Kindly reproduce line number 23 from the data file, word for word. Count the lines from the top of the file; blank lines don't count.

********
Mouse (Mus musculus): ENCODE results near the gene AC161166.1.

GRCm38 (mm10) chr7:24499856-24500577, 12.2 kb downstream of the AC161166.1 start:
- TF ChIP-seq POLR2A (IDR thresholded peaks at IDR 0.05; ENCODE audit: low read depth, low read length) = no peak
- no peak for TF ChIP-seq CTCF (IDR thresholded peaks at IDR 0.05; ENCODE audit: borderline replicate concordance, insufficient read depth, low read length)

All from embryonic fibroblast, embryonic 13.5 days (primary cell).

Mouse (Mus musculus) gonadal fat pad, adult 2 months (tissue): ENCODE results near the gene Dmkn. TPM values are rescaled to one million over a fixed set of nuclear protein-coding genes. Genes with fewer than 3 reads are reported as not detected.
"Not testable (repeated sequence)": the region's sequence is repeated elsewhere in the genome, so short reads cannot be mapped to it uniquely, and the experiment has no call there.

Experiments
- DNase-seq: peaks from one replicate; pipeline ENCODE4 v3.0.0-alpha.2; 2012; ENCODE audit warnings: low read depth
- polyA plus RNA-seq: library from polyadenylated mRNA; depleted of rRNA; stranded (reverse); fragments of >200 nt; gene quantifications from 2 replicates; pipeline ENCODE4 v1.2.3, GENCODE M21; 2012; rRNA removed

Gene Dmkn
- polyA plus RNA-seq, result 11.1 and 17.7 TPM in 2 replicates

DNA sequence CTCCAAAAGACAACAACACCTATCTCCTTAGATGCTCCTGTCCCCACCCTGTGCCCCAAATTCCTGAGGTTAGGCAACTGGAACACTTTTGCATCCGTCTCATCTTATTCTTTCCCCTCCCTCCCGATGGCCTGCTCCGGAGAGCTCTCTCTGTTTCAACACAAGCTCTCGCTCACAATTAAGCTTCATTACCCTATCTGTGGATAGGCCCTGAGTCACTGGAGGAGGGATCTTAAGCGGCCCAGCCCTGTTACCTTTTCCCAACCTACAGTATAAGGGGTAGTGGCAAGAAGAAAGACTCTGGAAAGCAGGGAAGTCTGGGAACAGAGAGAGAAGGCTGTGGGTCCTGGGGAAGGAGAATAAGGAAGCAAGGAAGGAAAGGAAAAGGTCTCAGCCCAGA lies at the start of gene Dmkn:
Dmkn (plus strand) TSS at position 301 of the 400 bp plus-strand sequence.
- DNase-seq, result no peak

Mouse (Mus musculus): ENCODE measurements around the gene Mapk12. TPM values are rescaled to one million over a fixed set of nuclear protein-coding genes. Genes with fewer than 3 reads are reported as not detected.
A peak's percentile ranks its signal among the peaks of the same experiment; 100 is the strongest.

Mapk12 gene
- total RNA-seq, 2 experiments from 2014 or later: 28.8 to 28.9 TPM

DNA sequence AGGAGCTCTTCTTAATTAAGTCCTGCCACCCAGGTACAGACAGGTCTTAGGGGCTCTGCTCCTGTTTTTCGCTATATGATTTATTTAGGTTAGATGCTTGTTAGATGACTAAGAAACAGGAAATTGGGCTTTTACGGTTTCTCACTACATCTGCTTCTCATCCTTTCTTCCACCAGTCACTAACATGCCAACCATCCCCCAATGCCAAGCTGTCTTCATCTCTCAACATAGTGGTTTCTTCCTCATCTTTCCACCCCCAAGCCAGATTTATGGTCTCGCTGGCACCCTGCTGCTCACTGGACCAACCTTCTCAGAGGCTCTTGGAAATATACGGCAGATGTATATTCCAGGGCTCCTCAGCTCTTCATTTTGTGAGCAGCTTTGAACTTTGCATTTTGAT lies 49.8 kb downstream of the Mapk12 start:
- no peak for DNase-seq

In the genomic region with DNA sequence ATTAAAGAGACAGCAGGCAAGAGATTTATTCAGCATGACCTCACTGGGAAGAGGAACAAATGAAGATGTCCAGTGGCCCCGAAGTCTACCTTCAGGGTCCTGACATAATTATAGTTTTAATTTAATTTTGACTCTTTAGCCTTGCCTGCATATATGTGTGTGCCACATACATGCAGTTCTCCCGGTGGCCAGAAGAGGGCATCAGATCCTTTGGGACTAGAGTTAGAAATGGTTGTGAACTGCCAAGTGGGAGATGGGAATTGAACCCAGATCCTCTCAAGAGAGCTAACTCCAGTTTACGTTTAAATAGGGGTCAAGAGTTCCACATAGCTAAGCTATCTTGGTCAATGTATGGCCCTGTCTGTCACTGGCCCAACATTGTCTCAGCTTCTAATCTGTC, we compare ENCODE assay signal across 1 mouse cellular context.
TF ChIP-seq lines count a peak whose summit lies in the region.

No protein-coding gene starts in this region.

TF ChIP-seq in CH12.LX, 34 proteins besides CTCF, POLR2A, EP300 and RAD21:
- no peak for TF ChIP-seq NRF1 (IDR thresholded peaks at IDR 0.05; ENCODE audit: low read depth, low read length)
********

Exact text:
TF ChIP-seq lines count a peak whose summit lies in the region.